Though Legend of Korra is a show about elemental bending set in a fictional world, the series takes a lot of influence from reality. With the Red Lotus and their poison, the show never confirms that it’s mercury, but all signs point to it. Liquid mercury is highly toxic, and would require a skilled metalbender to manipulate. The poison shares the same appearance as mercury, and causes a physical and mental reaction in Korra that includes hallucinations.
In season 4, episode 2, “Korra Alone,” the show recounts the next few years, as Korra recovers. Katara (Eva Marie Saint) attempts to heal her, but she tells Korra that the poison did a lot of “internal damage.” Korra’s symptoms strongly match up with that of Minamata disease, as described by Boston University, a neurological illness that occurs after severe mercury poisoning. People usually experience ataxia — “a degenerative disease of the nervous system,” as explained by the National Ataxia Foundation — a lack of coordination and balance, as well as muscle weakness and numbness in their limbs, all of which happens to Korra.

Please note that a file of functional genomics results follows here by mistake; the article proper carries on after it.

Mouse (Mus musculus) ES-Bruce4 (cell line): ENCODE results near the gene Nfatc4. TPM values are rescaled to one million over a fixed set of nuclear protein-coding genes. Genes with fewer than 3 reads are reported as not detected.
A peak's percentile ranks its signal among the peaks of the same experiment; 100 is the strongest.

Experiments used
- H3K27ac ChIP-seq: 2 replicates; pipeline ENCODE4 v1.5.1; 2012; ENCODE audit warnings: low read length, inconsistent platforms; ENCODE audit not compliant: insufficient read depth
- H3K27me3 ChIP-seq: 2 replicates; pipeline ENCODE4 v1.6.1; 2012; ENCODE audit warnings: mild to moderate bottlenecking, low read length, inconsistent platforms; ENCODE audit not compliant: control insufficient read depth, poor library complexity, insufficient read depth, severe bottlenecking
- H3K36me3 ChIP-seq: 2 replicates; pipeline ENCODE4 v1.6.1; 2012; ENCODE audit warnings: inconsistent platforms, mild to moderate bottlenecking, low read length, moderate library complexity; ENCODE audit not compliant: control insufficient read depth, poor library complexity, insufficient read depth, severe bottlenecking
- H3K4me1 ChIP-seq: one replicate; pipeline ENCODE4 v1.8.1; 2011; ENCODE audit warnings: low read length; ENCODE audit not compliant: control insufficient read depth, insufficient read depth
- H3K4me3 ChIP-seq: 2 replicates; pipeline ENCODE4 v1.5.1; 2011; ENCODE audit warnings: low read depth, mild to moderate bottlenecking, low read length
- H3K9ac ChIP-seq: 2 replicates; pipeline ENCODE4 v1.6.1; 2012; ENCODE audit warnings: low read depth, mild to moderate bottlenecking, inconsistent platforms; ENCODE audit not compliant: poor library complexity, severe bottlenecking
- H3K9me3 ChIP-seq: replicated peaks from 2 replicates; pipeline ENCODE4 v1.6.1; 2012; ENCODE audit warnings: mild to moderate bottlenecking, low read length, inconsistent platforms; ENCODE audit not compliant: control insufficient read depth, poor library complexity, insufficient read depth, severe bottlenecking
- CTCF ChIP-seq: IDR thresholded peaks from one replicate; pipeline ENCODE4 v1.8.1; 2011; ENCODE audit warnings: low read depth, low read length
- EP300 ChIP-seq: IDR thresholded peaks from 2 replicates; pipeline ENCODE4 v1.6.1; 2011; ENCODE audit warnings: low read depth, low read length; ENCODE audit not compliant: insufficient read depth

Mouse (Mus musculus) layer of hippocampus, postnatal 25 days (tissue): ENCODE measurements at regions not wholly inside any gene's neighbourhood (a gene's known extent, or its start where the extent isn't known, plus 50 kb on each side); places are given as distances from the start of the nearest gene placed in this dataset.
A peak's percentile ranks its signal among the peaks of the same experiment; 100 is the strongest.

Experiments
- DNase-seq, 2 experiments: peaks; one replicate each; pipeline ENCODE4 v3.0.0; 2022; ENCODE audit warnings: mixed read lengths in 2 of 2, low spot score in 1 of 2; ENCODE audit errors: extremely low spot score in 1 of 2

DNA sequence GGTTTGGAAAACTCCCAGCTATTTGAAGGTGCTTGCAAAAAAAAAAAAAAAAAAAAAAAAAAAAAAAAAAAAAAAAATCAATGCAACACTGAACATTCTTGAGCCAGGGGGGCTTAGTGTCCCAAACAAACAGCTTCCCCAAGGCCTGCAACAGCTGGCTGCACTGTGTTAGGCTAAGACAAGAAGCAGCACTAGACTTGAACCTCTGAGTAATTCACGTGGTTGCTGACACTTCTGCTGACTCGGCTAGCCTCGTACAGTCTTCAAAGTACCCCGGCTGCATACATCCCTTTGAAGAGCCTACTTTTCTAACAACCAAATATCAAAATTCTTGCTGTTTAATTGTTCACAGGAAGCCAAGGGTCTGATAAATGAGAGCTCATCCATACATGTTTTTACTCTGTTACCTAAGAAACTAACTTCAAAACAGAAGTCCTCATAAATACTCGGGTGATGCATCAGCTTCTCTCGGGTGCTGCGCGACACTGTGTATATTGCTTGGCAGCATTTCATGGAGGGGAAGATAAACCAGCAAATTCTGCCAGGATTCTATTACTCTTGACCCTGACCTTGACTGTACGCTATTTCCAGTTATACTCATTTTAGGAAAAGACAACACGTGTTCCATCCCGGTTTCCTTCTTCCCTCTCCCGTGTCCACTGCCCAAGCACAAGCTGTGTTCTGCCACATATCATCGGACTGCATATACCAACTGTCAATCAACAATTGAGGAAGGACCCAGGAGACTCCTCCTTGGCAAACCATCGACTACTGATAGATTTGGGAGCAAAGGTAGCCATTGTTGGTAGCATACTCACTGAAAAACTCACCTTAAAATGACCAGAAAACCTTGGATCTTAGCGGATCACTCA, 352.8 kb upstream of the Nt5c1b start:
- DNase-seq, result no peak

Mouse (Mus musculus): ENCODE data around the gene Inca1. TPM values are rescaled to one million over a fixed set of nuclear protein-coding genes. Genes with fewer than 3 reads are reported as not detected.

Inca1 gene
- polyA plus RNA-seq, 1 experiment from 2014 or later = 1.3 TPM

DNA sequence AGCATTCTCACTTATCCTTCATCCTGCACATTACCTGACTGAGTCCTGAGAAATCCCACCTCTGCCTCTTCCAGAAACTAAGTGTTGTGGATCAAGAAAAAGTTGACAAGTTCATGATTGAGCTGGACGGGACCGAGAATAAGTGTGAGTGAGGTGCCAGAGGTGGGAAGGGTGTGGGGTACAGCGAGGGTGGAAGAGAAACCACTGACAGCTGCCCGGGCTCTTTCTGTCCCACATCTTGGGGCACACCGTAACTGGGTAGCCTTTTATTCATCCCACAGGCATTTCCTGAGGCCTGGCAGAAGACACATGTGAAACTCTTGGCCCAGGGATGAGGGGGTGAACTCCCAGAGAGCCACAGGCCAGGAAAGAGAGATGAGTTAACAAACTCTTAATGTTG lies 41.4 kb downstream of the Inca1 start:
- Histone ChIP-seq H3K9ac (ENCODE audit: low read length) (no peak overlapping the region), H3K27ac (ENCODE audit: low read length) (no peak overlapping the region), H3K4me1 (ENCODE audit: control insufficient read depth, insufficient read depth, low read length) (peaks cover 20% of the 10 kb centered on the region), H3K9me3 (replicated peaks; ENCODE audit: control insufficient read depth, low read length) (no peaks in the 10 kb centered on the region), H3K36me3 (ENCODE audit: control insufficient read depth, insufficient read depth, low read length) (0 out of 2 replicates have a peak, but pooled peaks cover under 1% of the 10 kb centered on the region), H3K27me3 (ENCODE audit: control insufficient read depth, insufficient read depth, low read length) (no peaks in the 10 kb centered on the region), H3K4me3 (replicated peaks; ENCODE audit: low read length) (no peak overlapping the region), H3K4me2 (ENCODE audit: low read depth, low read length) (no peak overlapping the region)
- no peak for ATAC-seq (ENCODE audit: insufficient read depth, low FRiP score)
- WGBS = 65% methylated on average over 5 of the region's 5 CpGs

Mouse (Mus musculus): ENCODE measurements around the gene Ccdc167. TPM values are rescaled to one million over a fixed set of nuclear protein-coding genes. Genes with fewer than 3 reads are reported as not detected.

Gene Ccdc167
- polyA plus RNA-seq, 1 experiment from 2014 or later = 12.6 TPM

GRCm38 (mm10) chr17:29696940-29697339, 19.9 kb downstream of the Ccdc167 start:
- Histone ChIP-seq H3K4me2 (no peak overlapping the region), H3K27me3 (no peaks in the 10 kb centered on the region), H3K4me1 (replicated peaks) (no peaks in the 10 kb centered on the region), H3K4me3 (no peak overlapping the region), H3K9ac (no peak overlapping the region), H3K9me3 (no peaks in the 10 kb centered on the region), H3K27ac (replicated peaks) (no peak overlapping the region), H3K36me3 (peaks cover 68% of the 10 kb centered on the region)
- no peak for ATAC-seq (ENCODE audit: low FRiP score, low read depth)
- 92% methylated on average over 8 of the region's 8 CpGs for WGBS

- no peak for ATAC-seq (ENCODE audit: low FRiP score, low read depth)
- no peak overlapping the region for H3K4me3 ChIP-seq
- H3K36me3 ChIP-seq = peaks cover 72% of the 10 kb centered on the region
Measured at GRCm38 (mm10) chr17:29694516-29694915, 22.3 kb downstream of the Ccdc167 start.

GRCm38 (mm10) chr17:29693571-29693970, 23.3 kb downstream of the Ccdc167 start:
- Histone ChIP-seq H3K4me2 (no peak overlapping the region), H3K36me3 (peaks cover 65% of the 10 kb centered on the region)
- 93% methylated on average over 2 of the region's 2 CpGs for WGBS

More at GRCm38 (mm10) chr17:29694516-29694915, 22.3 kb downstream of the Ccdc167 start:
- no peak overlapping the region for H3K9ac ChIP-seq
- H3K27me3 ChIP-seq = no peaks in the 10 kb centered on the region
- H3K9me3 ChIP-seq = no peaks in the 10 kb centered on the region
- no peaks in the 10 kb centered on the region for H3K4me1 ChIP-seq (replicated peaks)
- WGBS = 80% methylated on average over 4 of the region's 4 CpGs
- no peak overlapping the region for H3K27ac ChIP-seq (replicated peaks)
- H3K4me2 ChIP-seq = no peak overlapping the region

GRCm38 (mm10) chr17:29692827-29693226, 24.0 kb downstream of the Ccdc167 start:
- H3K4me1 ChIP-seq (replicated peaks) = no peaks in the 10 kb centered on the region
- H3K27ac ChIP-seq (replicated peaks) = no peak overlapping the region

Korra spends a lot of time working hard to regain control of her limbs, and move on from the wheelchair. The poison also affects her bending, and causes depression and PTSD that she must work through. All of these symptoms line up with Minamata disease.
Altogether, the show takes the subject of mercury poisoning very seriously, and it seems safe to say that Minamata disease likely played a huge influence in the depiction of Korra’s intense experience.